The 10 Best Albums You May Have Missed in January 2020 Featuring Soden, Oval, Frances Quinlan, and more...
With new music being released at a rate of knots every second of every day, genres spawning by the second, and the infinite possibilities of the internet making us aware of just how many great music-makers there are out there, it's inevitable that a lot of good stuff will pass under the radar of even the most avid music-lover.
Fortunately for us, this state of affairs allows us to indulge in one of our favourite pastimes - championing the obscure, the unusual, the overlooked and the underappreciated. There's a broad range of stuff covered here, from the quixotic bedroom-pop of Okay Kaya to PML Beatz’s club innovation via Oval’s joyous glitching and the international folk-fusion of Yorkston/Thorne/Khan. As such, whatever your musical bag is, there might be something below that you missed the first time around but will fall head-over-heels for the second.
Okay Kaya - Watch This Liquid Pour Itself
I never thought I’d be listening to a song that contains the line “sex with me is mediocre” with my hands very much up in the air. But then, before ‘Watch This Liquid Pour Itself’, I hadn’t ever listened to King Krule collaborator Okay Kaya. Music sounds like it comes very easy to her - just listen to how she shifts from trancy beats to freak-folk guitars. But as you may have guessed, it’s her lyricism that elevates the records; she's funny and sad and irreverent and relatable all at the same time.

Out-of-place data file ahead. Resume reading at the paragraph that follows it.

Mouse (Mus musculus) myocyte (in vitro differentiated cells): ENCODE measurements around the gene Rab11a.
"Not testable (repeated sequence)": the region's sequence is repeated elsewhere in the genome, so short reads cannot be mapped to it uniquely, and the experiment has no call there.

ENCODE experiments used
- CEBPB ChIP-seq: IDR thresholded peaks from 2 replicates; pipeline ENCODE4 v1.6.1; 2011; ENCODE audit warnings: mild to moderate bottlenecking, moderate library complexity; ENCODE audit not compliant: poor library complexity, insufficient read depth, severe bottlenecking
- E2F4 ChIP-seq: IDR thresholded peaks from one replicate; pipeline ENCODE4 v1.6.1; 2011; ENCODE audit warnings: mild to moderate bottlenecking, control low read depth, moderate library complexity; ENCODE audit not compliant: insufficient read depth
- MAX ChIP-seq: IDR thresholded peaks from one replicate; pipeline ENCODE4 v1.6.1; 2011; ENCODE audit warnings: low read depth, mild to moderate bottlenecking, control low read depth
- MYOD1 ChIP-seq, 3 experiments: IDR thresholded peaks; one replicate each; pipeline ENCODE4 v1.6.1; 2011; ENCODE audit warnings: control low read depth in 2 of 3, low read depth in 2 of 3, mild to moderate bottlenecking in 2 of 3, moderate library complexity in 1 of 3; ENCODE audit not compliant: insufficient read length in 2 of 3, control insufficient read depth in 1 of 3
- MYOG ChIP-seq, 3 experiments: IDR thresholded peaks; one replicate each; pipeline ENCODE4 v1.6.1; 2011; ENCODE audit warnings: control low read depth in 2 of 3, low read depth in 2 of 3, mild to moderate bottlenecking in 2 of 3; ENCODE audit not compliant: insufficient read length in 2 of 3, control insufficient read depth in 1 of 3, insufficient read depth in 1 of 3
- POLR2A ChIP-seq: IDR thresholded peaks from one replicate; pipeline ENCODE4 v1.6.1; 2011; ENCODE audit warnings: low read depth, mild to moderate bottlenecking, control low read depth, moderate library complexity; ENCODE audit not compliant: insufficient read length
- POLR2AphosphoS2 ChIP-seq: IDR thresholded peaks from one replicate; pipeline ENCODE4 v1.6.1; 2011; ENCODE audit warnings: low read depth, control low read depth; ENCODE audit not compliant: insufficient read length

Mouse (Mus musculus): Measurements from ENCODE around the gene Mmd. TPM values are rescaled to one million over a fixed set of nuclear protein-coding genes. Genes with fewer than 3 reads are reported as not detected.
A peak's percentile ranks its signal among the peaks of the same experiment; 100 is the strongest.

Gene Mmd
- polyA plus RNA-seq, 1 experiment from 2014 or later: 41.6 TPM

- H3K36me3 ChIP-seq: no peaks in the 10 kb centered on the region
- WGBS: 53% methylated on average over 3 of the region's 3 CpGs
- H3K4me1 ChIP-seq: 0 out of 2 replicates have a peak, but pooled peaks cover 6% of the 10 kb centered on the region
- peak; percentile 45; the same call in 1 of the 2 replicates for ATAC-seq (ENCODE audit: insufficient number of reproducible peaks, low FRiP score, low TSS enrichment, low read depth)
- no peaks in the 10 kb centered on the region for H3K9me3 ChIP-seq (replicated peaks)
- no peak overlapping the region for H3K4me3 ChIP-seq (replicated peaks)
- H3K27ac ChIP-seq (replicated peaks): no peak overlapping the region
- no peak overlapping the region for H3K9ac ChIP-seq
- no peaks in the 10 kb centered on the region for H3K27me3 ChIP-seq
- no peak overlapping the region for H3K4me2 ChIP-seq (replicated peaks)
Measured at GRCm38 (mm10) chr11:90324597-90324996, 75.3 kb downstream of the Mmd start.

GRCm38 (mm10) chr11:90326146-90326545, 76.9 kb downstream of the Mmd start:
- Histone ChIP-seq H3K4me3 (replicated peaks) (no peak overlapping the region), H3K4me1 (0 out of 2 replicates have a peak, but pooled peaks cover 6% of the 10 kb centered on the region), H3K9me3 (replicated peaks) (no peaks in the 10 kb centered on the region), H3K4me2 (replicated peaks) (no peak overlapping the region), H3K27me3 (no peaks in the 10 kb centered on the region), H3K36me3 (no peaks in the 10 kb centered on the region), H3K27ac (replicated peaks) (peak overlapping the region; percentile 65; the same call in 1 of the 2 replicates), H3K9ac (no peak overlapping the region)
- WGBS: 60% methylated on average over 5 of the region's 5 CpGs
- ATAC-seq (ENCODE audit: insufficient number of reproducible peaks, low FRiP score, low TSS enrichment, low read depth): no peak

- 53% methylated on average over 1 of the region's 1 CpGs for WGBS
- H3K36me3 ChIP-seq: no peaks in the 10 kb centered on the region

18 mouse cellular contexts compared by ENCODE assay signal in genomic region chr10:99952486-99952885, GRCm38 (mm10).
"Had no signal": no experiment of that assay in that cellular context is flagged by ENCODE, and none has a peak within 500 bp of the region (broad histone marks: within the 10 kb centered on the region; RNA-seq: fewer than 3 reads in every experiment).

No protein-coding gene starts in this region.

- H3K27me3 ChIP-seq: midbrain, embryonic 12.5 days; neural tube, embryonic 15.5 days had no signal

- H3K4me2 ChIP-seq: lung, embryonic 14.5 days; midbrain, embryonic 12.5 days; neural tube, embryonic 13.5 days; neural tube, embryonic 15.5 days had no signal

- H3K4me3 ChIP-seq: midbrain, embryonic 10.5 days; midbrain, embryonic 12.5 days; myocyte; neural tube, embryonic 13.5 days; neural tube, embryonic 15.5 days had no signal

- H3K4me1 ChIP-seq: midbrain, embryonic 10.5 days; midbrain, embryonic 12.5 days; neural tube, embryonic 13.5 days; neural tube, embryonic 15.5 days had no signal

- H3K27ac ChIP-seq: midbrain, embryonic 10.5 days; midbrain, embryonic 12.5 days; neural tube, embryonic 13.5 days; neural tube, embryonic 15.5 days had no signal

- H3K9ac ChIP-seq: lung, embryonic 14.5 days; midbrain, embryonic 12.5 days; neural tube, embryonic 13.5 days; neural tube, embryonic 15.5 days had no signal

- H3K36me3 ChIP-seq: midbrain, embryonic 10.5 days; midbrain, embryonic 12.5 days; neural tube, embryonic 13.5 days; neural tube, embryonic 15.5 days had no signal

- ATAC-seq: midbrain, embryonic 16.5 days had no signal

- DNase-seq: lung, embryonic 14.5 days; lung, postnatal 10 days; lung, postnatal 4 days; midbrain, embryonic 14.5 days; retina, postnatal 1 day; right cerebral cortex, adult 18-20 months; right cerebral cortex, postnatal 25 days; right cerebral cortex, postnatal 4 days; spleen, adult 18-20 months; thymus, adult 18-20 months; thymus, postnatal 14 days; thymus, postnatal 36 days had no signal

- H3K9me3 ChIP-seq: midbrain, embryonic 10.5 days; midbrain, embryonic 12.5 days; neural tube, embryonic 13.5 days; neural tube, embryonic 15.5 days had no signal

Sarah Mary Chadwick - Please Daddy
Where Okay Kaya uses humour to soften some of her more devastating blows, Sarah Mary Chadwick is a little more… intense. The chorus to the opener runs; “Oh, when will death come? When will he save me from here?”, after which Chadwick never really lets up. Musicians often get praise for bearing their hearts to us, but ‘Please Daddy’ turns everyone else into frauds. They’re barely bearing any heart.
PML Beatz - Pedra de 800 Kg
Príncipe sure know how to find ‘em. PML Beatz are the latest in a seemingly never-ending chain of club music innovators snapped up by the acclaimed Portuguese imprint. On ‘Pedra de 800 Kg’ the sibling duo of Lisandro and Ivan (no surname here) bolt gqom and techno onto the batida/kuduro sounds that Príncipe have built their house on. The result is yet another feather in the Príncipe cap to go alongside modern classics from DJ Firmeza, DJ Lilocox and the rest of the gang. Get to know PML Beatz.
Kate Carr - Heatwave
For some people, the thought that current affairs might turn up in the music they enjoy is an unpleasant one. What do they do, then, when an album like Kate Carr’s ‘Heatwave’ comes along? Without any context Carr has produced something haunting and atmospheric which combines ambient composition with field recording. But that too-often-forgotten context makes it more haunting and more atmospheric. The climate crisis is coming for us all.
Yorkston/Thorne/Khan - Navarasa : Nine Emotions